It has taken its toll, part two
Ok, remember back in the olden days when the web was unstable and you’d always write things in a text editor and copy them into a web form so you wouldn’t lose hours of blog posts to a technical hiccup? Yeah, gee I really which I’d done that. I just spent a couple of hours working on a post about activism, aid work, “us vs them” conservatism in activist communities, and cultural appropriation. And then WordPress ate it as if by magic. I could recreate it, but by the time I write something out once, I’ve gotten it out of my system and am ready to move on.
The cliff notes version is this: the lesson I learned from aid work, and which is not supported for me by activism, is the ability to live in the world and live my life in the face of daily atrocities. I think othering is a slowly spreading poison in activist communities and is the same kind of in-group/out-group structure that creates such popular paradigms as virgin/whore and the liberal/conservative divide. I do not call myself an activist specifically because of this difficulty of “paper cup policing” and rigid beliefs and behaviors that must be adopted to be a “real” activist as well as the fact that my aid worker days taught me the value of working with anyone who is willing to work with me. Change of the scale we need to see on this planet will require blurring all the lines and working across some pretty tenuous and surprising allegiances. In short, it saddens me to see activist communities make room for the same kind of parasitic growth of “us vs. them” that allows for insulation and abuse in BDSM communities, and the spread of misinformation in conservative circles.
Further, this ability to engage and then distance – bear witness and let go – relates back to my ability to have the kind of sex I want. The sex I have appropriates the language of oppression, dictatorship, and abuse for its own fun; unsurprisingly, this isn’t something I can do in the face of real abuse. I am hurt in this way not just by the injustice within the BDSM scene but by the larger context of abuse, oppression, climate instability, poverty and injustice. Working toward sexual freedom is unsustainable if it makes my own sexuality inaccessible to me, and this is another lesson I learned in the trenches: take care of yourself, even in the face of injustice. Take your medication even when children are dying because there is no one left to heal the healers. You can not judge the actions and choices of others, because you have not walked in their shoes and you have not sat with the choices they have held before them.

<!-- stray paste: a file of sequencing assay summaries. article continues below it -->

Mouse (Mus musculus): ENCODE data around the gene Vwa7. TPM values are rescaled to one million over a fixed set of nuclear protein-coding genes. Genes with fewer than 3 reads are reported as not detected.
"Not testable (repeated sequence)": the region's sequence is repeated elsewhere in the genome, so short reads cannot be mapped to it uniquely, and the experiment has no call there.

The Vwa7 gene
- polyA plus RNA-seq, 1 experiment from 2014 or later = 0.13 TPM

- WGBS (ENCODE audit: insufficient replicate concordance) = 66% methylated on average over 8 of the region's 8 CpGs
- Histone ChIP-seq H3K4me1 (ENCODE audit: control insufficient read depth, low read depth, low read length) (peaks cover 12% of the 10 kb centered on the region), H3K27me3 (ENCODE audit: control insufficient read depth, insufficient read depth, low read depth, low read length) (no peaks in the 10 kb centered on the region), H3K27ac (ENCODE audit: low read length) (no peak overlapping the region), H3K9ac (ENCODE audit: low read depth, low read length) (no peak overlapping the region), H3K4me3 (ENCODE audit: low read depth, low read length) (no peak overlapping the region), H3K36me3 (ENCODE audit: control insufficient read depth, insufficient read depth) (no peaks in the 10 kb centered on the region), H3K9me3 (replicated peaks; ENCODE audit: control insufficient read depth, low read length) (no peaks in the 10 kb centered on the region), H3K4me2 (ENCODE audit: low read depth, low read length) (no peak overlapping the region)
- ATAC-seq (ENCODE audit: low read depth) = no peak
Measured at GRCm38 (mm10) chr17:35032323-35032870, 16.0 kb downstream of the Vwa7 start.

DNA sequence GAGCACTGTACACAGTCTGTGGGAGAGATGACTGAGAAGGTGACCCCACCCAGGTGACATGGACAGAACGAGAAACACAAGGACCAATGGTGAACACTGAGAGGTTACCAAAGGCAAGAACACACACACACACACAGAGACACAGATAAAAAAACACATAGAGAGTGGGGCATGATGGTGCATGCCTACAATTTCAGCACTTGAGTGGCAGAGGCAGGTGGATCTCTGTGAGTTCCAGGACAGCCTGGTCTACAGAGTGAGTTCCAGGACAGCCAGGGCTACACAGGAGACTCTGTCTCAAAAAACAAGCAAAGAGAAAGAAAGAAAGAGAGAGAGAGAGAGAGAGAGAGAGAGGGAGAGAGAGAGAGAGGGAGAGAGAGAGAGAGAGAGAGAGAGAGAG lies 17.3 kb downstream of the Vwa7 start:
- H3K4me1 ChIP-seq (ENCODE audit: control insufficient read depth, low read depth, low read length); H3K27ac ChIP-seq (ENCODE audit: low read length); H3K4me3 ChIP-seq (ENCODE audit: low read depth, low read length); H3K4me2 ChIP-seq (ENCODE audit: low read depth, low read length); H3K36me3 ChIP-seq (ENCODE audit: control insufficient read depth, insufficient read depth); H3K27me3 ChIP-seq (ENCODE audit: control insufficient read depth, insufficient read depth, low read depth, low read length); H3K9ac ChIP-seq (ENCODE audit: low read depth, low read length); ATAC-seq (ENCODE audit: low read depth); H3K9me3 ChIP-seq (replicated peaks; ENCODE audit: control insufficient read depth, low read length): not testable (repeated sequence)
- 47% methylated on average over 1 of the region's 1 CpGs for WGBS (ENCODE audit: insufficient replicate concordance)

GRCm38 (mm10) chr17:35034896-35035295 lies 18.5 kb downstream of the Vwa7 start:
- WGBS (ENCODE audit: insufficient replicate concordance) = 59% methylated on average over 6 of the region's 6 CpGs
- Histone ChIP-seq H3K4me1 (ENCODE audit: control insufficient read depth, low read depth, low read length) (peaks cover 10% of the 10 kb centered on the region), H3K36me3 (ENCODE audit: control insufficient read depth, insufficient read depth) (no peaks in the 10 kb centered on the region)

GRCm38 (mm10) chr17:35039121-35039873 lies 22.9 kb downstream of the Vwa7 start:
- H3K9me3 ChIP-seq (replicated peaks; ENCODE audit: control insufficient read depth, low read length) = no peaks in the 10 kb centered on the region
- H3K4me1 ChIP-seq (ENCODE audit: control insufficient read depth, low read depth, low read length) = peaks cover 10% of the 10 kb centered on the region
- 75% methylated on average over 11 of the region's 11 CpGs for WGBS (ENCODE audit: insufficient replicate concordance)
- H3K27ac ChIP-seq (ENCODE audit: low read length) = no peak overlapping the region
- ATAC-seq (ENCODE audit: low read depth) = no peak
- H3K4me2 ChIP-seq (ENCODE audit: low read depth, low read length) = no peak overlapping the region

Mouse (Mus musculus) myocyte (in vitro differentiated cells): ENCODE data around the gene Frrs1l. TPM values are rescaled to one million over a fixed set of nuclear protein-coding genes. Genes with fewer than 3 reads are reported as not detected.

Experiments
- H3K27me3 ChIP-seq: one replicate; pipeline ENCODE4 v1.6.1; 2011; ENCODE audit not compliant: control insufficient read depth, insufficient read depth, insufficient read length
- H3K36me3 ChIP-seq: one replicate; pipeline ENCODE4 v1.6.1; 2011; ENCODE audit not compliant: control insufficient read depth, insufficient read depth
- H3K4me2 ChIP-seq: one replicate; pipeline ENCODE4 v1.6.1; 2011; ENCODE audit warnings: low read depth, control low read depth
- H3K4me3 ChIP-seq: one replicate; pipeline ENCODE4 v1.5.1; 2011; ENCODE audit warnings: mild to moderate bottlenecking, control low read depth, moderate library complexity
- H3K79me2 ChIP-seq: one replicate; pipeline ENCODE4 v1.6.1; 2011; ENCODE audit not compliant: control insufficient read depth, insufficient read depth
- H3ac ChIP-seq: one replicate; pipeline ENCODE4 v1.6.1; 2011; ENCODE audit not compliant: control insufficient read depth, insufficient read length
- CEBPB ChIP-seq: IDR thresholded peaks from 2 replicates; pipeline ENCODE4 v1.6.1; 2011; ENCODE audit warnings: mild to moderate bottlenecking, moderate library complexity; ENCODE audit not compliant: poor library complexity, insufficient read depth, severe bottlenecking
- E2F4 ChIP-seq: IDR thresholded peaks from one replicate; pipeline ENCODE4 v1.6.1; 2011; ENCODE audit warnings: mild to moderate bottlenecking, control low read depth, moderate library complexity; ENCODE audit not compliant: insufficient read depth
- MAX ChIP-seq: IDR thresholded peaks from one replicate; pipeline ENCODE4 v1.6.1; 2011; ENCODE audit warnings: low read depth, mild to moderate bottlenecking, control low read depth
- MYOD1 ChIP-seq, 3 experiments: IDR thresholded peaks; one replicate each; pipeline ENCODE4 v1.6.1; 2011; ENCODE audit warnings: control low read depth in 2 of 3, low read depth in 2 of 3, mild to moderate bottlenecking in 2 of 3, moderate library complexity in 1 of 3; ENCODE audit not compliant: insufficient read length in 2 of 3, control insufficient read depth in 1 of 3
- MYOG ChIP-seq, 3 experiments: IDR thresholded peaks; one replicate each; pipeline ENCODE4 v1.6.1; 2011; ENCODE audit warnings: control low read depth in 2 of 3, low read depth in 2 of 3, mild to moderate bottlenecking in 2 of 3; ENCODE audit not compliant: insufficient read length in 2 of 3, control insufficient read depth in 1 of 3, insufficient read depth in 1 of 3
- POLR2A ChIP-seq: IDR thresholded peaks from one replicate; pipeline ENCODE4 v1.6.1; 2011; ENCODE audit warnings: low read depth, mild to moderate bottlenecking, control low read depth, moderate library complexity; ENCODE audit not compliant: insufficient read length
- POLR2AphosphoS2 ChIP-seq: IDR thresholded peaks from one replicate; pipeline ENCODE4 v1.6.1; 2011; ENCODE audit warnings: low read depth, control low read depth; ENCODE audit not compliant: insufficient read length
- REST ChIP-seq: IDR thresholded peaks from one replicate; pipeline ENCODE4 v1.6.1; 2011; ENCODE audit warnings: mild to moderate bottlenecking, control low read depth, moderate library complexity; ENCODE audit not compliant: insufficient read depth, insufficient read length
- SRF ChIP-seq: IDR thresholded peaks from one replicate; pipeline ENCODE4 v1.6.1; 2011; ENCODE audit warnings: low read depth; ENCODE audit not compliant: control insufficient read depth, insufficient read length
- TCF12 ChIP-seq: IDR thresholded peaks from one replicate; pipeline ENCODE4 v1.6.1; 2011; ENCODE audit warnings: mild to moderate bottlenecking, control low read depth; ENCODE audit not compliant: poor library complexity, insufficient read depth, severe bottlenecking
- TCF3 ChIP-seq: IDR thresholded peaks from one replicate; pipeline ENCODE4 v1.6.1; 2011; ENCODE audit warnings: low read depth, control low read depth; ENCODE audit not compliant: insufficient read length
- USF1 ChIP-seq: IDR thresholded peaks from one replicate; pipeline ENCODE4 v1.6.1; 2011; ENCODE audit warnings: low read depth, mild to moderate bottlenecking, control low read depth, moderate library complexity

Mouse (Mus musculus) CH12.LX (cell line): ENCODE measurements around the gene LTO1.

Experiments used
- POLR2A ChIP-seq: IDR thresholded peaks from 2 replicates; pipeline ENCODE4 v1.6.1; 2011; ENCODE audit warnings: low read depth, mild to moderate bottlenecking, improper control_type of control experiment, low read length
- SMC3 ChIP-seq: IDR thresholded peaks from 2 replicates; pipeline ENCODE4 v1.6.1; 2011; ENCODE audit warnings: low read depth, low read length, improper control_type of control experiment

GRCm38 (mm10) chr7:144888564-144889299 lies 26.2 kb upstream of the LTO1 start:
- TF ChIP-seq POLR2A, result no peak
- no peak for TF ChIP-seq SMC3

To me it is vital to find joy in the world. Without it there is no reason to do this work. A friend just shared with me her copy of The Lifelong Activist which I look forward to reading. So far the ideas look promising:
Manage Your Mission: so you can determine your authentic path and not act out of guilt, shame or obligation
Manage Your Time: so you can create a schedule that allows you to live your mission, and to achieve the most within that mission
Manage Your Fears: so you can follow the schedule without succumbing to procrastination, perfectionism or blocks
Manage Your Relationship With Self: so you can be the strongest, most empowered, and most joyful person you can be. (And why that goal is fundamentally progressive.)
Manage Your Relationship With Others: so you can leverage your energy, time, skills and other resources with those of others.
It is vital to be attentive to how our daily habits impact systems of oppression. It is just as vital to note when our activism becomes such a system.